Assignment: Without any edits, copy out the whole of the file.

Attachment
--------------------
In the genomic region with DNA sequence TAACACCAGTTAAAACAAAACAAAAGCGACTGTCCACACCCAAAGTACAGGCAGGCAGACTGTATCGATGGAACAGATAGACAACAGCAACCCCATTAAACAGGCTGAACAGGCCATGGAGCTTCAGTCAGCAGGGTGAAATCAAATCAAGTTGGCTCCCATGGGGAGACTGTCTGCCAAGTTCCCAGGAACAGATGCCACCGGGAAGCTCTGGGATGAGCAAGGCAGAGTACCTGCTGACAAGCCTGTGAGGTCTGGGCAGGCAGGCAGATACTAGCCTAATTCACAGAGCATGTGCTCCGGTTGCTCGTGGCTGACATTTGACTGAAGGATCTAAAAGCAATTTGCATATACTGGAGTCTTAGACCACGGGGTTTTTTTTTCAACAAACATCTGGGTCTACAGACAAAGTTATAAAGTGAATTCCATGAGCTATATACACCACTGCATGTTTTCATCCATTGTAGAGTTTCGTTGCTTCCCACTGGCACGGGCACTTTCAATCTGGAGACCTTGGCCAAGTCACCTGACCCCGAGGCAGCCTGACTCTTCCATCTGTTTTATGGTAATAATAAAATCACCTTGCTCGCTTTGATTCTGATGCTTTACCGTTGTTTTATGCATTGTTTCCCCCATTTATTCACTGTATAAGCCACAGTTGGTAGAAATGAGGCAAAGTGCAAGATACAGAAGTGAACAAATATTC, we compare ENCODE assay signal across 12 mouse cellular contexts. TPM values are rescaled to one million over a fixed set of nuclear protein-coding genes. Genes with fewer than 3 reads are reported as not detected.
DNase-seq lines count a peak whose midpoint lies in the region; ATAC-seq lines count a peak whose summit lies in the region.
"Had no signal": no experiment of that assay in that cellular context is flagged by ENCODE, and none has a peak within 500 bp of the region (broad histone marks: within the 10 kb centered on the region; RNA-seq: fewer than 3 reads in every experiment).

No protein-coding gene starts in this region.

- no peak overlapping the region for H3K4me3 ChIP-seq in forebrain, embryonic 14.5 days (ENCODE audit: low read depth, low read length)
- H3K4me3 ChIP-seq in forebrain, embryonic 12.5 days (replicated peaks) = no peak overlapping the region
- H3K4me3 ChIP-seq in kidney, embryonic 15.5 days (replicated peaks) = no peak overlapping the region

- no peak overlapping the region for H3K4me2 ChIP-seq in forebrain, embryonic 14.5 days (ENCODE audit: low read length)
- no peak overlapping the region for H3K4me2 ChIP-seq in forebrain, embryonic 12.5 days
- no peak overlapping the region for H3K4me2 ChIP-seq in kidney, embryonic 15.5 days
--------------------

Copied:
In the genomic region with DNA sequence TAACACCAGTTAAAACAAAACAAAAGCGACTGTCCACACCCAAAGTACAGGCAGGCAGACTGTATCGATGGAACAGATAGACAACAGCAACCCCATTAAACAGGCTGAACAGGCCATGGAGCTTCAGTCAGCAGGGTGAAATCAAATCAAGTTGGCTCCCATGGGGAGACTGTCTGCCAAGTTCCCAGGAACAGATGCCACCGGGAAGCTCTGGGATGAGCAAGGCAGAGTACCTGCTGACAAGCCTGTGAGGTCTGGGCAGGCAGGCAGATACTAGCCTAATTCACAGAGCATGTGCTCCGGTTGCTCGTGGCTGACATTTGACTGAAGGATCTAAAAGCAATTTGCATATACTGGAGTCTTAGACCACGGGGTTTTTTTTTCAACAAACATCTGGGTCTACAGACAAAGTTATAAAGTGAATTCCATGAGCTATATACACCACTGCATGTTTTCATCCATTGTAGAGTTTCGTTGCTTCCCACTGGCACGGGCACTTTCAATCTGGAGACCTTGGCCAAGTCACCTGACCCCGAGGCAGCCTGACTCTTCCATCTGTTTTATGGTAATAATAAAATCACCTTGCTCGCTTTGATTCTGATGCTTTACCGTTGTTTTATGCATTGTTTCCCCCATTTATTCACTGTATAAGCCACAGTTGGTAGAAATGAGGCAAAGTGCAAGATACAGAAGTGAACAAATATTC, we compare ENCODE assay signal across 12 mouse cellular contexts. TPM values are rescaled to one million over a fixed set of nuclear protein-coding genes. Genes with fewer than 3 reads are reported as not detected.
DNase-seq lines count a peak whose midpoint lies in the region; ATAC-seq lines count a peak whose summit lies in the region.
"Had no signal": no experiment of that assay in that cellular context is flagged by ENCODE, and none has a peak within 500 bp of the region (broad histone marks: within the 10 kb centered on the region; RNA-seq: fewer than 3 reads in every experiment).

No protein-coding gene starts in this region.

- no peak overlapping the region for H3K4me3 ChIP-seq in forebrain, embryonic 14.5 days (ENCODE audit: low read depth, low read length)
- H3K4me3 ChIP-seq in forebrain, embryonic 12.5 days (replicated peaks) = no peak overlapping the region
- H3K4me3 ChIP-seq in kidney, embryonic 15.5 days (replicated peaks) = no peak overlapping the region

- no peak overlapping the region for H3K4me2 ChIP-seq in forebrain, embryonic 14.5 days (ENCODE audit: low read length)
- no peak overlapping the region for H3K4me2 ChIP-seq in forebrain, embryonic 12.5 days
- no peak overlapping the region for H3K4me2 ChIP-seq in kidney, embryonic 15.5 days